It’s important that wooden decking is cleaned and treated regularly to prevent the wood from rotting and to ensure it’s looking the best it can. Depending on the type of treatment you use and whether your decking is sheltered or not, you will need to treat and stain your wood every 2-3 years. If your decking happens to be relatively new then it would be advisable not to stain the wood for a couple of months to allow it to dry and settle first.
Equipment You Will Need:
Staining decking can get quite messy, so it’s important that you invest in high quality protective clothing and equipment as you’ll be repeating this every few years.
If your decking happens to adjoin a doorstep or a patio, you will need to mask off the adjoining surface to protect from splashes.
Choosing The Correct Stain For Your Decking:
Due to the wide variety of stains available for consumers to purchase, it can be confusing as to which one is right for you.
A good factor in deciding which stain is good for your decking is whether it has much foot traffic or not.
If it does have a lot of foot traffic, a translucent stain tends to age better, comparing to opaque which is strong in colour however can flake off with age.
The colour your choose is a vital factor in your decision making, as even though certain colours such as green and red, look appealing on the tin, if you have a big stretch of decking it may look too over powering once stained.
To prevent any mishaps, always do a patch test on a small patch of decking just to see what it looks like dried and to see whether it appeals to you.
If you have wooden fences around or near to your decking, it would be favourable to use the same colour stain on them too, as this will give a concise and uniform look to your garden.
Ensure that your deck is clean before applying the stain because if it’s dirty, the stain won’t soak into the wood. To do so, the best solution is using a Power Washer with Sodium Percarbonate which is an oxygen bleach cleaner that cleans aged wood effectively.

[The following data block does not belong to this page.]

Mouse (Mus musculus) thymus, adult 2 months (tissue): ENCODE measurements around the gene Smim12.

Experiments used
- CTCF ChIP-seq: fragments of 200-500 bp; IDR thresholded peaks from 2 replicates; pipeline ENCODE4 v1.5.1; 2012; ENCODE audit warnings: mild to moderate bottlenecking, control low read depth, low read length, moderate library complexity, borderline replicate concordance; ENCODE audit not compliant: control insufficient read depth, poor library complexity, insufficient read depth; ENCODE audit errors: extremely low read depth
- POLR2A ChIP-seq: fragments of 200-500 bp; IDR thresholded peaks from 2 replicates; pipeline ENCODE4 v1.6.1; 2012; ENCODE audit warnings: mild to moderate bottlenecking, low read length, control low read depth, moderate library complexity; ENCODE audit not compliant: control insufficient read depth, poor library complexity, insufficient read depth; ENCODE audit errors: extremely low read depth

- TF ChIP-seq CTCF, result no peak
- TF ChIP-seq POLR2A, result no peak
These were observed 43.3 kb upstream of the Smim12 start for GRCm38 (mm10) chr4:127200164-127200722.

After this is completed, it is advisable to use a stain stripper before you re-stain your wood, as well as sanding down any imperfections in the wood with sand paper or a power sander to get a flawless finish.
Finally, clear the area of any objects such as plant pots, chairs and ornaments to prevent these from getting stain on them.
When to Start Staining:
The weather is key to staining your decking, if it happens to be very cold and frosty, it’s best not to start staining because it won’t dry in these conditions.
In contrast to this, if the weather is too hot and the decking is too hot to touch, don’t start staining as the liquid will dry too quickly, meaning you won’t achieve an even coverage.
It’s best to choose a day that is dry and there won’t be any sudden downpours, so make sure you check the weather!
Applying the Stain:
Use a paint brush to go around the corners, making sure small and hard to reach areas are covered. It’s important that you paint in the style of the grain of the timber to give a neat effect. If you are using a roller ensure that the stain goes into gaps and awkward areas, you may want to make sure you have a small brush to hand.
Apply the stain thoroughly, ensuring that there is enough to fully soak into the timber. If there happens to be puddles of stain, wipe them with a rag or back brush them into the timber. Always ensure to follow the manufacturers instructions on how many coats you will need to apply and allow the decking 24 hours to dry before using.
Here at Thompson and Parkes, we have all the resources and equipment needed to maintain your decking. Pop into our store today or alternatively call 01562 745881 for any help.
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